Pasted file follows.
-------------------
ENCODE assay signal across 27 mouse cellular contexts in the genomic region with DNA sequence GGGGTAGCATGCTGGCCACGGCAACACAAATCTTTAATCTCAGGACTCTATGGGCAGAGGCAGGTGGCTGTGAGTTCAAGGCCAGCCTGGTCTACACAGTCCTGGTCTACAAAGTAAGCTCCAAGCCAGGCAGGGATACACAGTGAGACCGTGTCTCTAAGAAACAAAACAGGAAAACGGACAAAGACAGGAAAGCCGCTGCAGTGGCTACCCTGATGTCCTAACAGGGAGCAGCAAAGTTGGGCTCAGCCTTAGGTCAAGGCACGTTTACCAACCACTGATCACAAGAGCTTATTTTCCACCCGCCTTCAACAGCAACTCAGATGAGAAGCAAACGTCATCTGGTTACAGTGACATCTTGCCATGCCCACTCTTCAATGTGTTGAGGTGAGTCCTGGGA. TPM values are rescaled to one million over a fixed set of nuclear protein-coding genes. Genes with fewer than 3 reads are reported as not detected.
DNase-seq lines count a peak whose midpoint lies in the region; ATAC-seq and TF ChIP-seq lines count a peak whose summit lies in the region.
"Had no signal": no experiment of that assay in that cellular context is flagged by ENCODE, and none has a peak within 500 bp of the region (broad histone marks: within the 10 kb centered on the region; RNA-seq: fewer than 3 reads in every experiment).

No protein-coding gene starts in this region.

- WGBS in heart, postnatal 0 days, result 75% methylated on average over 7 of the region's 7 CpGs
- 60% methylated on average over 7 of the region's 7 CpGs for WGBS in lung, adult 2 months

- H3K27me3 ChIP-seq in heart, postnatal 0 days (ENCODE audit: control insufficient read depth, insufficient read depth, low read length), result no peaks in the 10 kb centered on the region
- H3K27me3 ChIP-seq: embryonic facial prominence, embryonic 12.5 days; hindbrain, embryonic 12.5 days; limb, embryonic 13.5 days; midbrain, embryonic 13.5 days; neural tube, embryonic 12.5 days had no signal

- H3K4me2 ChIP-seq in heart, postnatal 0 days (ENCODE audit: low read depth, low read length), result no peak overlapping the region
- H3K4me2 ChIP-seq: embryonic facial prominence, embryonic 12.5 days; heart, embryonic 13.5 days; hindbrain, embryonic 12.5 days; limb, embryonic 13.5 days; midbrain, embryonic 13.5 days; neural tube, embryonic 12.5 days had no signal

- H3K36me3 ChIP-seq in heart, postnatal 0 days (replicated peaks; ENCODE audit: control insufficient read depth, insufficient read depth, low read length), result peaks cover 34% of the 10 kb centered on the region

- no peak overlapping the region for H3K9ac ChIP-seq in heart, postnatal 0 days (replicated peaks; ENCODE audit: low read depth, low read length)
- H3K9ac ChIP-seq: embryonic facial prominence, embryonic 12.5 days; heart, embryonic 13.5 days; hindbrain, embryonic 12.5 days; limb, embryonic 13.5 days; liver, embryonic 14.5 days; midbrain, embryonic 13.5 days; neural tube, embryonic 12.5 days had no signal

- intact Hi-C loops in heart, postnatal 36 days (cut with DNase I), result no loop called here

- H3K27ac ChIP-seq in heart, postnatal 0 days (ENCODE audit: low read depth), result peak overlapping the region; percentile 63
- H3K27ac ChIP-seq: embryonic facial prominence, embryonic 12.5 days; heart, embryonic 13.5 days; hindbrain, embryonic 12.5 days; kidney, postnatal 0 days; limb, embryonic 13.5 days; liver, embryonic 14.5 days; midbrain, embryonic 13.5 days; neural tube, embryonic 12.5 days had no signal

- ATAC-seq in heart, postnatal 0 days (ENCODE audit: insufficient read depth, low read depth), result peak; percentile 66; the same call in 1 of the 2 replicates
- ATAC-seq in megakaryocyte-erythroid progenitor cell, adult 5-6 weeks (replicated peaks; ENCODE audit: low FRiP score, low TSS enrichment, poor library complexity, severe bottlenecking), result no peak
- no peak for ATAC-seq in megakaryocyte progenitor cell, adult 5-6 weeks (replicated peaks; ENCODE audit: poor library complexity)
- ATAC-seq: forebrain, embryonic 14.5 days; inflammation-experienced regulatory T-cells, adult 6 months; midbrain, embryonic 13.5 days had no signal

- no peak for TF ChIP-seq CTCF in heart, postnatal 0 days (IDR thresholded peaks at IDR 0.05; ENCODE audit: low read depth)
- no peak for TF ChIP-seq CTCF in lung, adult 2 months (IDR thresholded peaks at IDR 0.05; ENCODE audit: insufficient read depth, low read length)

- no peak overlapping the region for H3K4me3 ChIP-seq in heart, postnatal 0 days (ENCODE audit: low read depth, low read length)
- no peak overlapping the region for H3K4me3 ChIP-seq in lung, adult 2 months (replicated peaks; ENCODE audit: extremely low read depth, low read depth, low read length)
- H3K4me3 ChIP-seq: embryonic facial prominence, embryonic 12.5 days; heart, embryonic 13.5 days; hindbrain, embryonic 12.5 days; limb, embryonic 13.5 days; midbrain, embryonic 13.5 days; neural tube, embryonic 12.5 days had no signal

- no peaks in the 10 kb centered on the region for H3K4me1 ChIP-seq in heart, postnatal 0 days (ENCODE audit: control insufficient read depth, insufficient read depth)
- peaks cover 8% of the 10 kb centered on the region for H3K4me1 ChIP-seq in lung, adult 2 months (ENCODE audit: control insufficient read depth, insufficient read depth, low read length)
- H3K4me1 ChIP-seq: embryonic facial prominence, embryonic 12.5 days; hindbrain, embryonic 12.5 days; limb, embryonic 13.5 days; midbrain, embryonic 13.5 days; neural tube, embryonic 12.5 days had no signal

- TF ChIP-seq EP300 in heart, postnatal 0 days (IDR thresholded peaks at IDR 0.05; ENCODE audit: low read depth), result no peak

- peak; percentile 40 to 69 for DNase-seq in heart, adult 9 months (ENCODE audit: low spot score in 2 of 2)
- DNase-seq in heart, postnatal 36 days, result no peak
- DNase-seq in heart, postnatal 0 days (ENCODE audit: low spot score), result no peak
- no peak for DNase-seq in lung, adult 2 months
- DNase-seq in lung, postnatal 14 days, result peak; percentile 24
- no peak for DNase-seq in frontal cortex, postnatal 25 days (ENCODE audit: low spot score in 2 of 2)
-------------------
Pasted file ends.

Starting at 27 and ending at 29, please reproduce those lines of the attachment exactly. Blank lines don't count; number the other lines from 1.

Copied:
- peaks cover 8% of the 10 kb centered on the region for H3K4me1 ChIP-seq in lung, adult 2 months (ENCODE audit: control insufficient read depth, insufficient read depth, low read length)
- H3K4me1 ChIP-seq: embryonic facial prominence, embryonic 12.5 days; hindbrain, embryonic 12.5 days; limb, embryonic 13.5 days; midbrain, embryonic 13.5 days; neural tube, embryonic 12.5 days had no signal

- TF ChIP-seq EP300 in heart, postnatal 0 days (IDR thresholded peaks at IDR 0.05; ENCODE audit: low read depth), result no peak